True, prime matter does not play exactly the same role with respect to heavenly bodies as it does for sublunary ones. And more proximately, there are many differences between heavenly matter and earthly matter. However, as for prime matter, the need for an ultimate subject is the same for heavenly as for sublunary bodies.
Licet prima cognitio materiae primae inventa fuerit per viam motus et transmutationis, tamen, semel cognita hac compositione ex materia in inferioribus corpori- bus, inde ratiocinatum est ad superiora, et ex aliis similitudinibus et accidentibus talium corporum intellectum est, hanc compositionem communem esse omnibus corporibus (DM 13, s. 10, § 9).
Although the first cognition of prime matter is found by way of motion and change, it is nevertheless the case that once this composition from matter has been cognized in the lower bodies, it is afterward deduced with respect to the higher and it is understood from other similarities and accidents of such bodies that this composition is common to all bodies.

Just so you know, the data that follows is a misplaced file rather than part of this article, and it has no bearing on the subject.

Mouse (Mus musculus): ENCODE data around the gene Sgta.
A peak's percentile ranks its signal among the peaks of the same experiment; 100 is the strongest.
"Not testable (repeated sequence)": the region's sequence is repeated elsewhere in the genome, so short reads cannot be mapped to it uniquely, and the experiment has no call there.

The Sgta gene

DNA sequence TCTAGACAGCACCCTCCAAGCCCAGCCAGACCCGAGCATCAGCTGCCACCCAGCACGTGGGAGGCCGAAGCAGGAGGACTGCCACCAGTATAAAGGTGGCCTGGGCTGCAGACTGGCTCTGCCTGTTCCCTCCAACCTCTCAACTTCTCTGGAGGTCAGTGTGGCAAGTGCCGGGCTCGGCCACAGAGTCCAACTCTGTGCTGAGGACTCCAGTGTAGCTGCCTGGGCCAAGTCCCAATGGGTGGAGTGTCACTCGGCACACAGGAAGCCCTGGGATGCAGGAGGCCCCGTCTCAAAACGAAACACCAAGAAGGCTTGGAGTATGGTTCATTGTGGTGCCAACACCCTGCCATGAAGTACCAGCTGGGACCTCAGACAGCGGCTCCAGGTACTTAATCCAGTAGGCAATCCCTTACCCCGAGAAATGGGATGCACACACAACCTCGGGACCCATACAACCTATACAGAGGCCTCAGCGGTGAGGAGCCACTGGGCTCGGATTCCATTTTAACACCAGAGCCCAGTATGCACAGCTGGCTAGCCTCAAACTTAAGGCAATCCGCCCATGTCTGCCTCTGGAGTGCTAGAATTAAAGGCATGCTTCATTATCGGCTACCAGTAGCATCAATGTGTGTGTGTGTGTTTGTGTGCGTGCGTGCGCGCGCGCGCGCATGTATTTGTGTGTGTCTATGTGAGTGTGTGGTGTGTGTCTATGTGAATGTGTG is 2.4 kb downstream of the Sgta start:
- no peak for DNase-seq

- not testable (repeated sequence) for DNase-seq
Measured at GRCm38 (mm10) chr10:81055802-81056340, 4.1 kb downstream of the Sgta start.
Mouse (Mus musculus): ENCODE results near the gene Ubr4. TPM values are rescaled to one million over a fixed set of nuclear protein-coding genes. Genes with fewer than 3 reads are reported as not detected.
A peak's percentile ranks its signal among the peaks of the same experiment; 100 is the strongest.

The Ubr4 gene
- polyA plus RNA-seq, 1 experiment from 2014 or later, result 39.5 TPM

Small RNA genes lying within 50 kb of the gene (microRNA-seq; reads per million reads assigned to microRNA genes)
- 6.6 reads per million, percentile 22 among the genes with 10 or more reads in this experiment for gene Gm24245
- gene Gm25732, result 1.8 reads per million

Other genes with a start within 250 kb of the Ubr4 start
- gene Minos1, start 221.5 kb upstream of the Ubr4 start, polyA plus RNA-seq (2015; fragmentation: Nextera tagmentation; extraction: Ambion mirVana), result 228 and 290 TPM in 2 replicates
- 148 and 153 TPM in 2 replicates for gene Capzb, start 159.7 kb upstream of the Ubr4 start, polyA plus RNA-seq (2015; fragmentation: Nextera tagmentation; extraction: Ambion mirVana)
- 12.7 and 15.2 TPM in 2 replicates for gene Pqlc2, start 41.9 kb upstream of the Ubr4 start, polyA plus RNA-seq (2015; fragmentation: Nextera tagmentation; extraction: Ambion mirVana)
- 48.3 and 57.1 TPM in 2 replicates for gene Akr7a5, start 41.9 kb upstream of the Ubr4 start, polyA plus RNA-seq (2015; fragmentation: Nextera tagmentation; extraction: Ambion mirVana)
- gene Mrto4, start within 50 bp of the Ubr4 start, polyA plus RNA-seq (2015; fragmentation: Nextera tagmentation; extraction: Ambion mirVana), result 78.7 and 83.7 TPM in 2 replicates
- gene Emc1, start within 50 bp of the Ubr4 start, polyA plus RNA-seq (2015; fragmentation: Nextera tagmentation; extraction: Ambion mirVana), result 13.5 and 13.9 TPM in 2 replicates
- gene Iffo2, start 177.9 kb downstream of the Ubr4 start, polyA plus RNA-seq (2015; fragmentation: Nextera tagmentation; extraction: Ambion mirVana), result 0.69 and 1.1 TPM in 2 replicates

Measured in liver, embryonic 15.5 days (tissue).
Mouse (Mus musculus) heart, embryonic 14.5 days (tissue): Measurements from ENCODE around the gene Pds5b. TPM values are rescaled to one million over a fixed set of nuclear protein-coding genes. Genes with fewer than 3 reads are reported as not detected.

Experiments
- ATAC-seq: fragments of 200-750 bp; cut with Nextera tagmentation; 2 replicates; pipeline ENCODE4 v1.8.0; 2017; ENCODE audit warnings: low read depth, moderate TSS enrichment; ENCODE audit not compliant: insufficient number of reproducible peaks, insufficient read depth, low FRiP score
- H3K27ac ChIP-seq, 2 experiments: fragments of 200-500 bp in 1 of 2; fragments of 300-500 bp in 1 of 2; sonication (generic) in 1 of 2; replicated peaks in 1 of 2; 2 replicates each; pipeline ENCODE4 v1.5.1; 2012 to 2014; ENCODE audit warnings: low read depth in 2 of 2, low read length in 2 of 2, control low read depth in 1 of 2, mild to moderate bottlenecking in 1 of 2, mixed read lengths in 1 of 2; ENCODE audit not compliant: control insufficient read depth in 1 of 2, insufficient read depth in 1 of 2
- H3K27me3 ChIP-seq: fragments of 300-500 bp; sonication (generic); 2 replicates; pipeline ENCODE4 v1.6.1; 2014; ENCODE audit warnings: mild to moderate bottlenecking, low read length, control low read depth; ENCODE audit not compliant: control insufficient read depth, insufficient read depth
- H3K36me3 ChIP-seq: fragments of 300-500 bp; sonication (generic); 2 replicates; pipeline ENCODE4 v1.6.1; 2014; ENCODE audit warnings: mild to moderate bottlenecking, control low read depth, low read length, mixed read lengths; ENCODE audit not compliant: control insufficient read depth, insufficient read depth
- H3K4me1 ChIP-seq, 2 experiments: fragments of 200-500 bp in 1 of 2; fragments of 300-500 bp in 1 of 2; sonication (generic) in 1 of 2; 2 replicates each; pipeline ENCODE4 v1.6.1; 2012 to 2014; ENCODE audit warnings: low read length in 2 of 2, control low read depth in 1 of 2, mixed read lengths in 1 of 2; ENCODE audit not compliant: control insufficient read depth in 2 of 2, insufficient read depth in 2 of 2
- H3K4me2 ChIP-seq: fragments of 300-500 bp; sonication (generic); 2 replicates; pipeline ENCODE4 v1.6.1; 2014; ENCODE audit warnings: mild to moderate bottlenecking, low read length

Although prime matter is first “found” in its causal role in the changeable world around us, the need for it is more universal than this, and it also has its causal role to play in the unchanging heavens.
- Åkerlund, Erik, “Material Causality – Dissolving a Paradox: The Actuality of Prime Matter in Suárez”, in Jakob Leth-Fink (ed.), Suárez on Aristotelian Causality, Leiden: Brill, 2015; pp. 43–64. (Contains more elaborate arguments for points stated in the above article.)
- Des Chene, Denis, Physiologia. Natural Philosophy in Late Aristotelian and Cartesian Thought, Ithaca, NY: Cornell University Press, 1996. (Treats Suárez, among others, at length in chapter 4, “Matter, Quantity, and Figure”; particularly relevant to the question of prime matter is subchapter 1, “The Essence of Matter.”)
- Hattab, Helen, Descartes on Forms and Mechanisms, Cambridge: Cambridge University Press, 2009. (Chapter 3, on Suárez and substantial forms, also contains a good analysis of prime matter.)
- Heider, Daniel, “Suárez on Material Substance: Reification of Intrinsic Principles and the Unity of Material Composites”, Organon F 15 (2008), pp. 423–38. (Contains an analysis in the same line as that above, but with some differing conclusions.)
- Pasnau, Robert, Metaphysical Themes 1274–1671 , Oxford: Oxford University Press, 2011. (Chapter 3, “Theories of Prime Matter”, mentions Suárez briefly. Gives a good background to Suárez’ discussion on this subject matter.)